For the past several months news reports have been focusing on the declining fortunes of the world’s largest automaker, General Motors, as well as on the rise of Toyota to pre-eminence.
Many are predicting that this will be the year that Toyota overtakes General Motors in sales while others are expressing caution regarding this assessment. Does it really matter who is number one? In many ways it does. Let’s examine the fortunes of the Top Two to determine whether Toyota’s quest to overtake General Motors will happen this year.
So, why does it matter who is the top selling automaker in the world? In one word: prestige. Being number one in any category tells consumers that you are at the top of your game. No, there isn’t anything wrong with being number two – just ask Avis – but saying that “we try harder” doesn’t equate into being number one no matter how cute your commercials may be.
General Motors’ decline combined with Toyota’s ascension is remarkable. At one time, General Motors produced well over half of all vehicles sold in the U.S. Today, that number is down to about 25% and falling. Toyota, on the other hand, has gone from being the maker of poor quality cars to being a manufacturer that everyone points to when building their vehicles. A true “benchmark” in an industry overloaded with manufacturers.
Originally, many thought that the Toyota ascension would not occur before 2010, if ever. Although General Motors is losing market share, it does have a strong presence elsewhere especially in China where it is the number one automaker and double digit sales growth from year to year is common. Thus, the overseas market has been what has kept GM strong.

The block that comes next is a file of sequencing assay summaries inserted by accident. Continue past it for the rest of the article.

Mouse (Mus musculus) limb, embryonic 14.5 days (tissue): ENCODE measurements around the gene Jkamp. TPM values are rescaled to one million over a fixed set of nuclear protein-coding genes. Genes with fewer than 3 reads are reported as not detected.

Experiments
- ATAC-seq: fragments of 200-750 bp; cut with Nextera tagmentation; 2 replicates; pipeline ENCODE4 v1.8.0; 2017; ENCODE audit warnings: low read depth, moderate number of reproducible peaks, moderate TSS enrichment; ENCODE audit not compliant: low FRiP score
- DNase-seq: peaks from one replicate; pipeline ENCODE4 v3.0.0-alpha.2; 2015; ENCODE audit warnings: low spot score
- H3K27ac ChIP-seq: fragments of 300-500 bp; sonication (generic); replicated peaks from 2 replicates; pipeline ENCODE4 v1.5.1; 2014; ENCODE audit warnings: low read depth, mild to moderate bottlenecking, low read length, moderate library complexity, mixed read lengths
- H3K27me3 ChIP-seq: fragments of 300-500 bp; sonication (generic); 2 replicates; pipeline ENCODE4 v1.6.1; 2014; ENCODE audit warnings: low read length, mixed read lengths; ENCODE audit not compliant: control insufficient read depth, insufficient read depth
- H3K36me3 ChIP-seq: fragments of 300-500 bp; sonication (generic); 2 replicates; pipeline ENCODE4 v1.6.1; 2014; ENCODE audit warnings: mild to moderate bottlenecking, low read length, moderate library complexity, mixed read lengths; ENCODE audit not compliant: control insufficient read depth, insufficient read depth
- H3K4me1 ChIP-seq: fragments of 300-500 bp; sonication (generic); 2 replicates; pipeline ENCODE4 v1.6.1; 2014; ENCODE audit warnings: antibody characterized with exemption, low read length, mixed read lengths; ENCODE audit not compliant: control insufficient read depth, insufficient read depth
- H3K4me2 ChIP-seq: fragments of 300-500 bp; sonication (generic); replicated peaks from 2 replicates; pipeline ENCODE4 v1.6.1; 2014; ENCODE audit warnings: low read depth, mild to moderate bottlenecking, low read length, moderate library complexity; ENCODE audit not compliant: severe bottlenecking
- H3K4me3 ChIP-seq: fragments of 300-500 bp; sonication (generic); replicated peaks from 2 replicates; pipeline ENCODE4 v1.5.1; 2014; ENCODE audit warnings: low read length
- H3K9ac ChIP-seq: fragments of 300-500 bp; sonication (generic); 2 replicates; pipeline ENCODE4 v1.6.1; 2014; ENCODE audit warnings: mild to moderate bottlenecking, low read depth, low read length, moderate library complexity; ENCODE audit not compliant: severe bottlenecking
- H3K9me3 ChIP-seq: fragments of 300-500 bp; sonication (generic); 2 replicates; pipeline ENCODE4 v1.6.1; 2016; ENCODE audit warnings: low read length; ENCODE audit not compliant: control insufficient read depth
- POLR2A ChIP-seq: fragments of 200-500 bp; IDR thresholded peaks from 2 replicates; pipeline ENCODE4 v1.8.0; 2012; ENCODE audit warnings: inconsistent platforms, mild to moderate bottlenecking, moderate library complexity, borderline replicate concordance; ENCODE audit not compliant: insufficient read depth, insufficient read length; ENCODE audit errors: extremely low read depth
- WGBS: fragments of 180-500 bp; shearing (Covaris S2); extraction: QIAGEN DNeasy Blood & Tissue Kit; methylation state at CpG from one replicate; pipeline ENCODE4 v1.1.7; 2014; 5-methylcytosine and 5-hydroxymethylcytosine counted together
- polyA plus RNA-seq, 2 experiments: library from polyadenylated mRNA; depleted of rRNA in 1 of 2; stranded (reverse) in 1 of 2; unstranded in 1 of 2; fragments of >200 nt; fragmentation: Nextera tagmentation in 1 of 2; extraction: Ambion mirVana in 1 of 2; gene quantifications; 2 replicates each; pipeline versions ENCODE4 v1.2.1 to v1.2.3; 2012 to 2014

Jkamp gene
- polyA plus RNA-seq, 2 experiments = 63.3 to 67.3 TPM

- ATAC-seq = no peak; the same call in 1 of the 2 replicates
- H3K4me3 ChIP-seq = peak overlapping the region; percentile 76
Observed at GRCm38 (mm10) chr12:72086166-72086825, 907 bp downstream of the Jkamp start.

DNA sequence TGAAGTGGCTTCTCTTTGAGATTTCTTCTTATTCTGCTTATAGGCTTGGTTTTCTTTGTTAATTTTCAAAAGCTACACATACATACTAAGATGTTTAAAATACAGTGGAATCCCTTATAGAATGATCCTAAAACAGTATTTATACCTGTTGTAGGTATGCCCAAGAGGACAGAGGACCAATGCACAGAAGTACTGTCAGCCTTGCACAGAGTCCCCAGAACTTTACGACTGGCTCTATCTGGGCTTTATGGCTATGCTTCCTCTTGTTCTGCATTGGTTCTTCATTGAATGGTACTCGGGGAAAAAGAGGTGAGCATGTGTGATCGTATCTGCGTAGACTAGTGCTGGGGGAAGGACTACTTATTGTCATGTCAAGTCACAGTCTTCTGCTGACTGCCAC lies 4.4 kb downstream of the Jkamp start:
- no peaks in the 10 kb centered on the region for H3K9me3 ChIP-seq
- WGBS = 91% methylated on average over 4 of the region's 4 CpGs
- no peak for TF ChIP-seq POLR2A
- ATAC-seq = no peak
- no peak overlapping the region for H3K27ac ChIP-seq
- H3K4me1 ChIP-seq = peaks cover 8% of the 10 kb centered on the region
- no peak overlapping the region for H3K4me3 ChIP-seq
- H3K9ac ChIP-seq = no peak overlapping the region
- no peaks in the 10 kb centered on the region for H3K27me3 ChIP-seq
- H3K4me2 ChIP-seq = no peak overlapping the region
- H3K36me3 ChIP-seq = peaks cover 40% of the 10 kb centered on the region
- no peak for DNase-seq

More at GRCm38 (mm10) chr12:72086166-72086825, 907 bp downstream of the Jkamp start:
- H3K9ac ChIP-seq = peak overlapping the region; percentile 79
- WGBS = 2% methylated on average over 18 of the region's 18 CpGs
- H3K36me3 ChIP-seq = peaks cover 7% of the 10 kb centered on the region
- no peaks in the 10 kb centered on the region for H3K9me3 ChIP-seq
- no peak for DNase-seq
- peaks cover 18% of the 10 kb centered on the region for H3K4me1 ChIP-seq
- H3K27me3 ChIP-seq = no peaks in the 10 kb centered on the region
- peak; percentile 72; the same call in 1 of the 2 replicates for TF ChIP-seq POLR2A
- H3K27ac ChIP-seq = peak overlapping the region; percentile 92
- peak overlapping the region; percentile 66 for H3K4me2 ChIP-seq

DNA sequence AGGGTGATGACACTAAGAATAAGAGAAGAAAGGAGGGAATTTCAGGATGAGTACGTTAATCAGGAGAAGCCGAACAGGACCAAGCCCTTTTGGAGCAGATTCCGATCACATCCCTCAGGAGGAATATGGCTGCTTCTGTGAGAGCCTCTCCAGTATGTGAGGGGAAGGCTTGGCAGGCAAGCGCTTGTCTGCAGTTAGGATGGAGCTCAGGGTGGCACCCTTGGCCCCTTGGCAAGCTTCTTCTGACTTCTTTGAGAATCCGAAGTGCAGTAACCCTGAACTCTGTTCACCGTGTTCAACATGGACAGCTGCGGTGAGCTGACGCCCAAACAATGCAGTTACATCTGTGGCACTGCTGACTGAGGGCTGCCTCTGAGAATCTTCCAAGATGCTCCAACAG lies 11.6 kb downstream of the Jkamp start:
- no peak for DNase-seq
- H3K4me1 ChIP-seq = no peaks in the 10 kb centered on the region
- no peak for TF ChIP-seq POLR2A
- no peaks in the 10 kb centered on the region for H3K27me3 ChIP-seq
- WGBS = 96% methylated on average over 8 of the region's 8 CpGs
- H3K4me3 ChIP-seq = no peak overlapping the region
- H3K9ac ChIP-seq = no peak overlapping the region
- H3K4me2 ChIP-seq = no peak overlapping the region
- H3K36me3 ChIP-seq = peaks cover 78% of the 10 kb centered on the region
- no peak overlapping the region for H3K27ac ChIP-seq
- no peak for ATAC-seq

GM’s home market though may be what causes the capitulation. With planned layoffs and plant closings in progress, GM is dumping excess capacity in favor of anticipated need.
Toyota, on the other hand, cannot keep up with capacity as demand for its three lines of vehicles — Toyota, Lexus, and Scion — continue to drive growth. Indeed, if there is factory space available, Toyota will use it to produce more vehicles. So, the prediction for Toyota overtaking GM is based largely on available capacity and demand.
Toyota, however isn’t about to claim the #1 position so easily. In 2005, General Motors sold the most cars that it has since 1978, so things are not as gloomy as thought when looking at the company from a global perspective.
Growth in China, capacity through its Korean subsidiary Daewoo, and renewed interest in several new or modified home grown models may stem the bleeding. Some are thinking that GM has cut back as far as it needs to go and with new models online including pick up trucks, SUVs, the Saturn SKY and Aura, and others GM may be poised for a surge in sales.
None of us can predict the future, but it does show us one thing: the battle for automotive pre-eminence will only grow stronger and neither automaker can afford to take anything for granted. For consumers just like you, you stand to benefit as quality improvements and pricing strategies give you the best bang for the buck.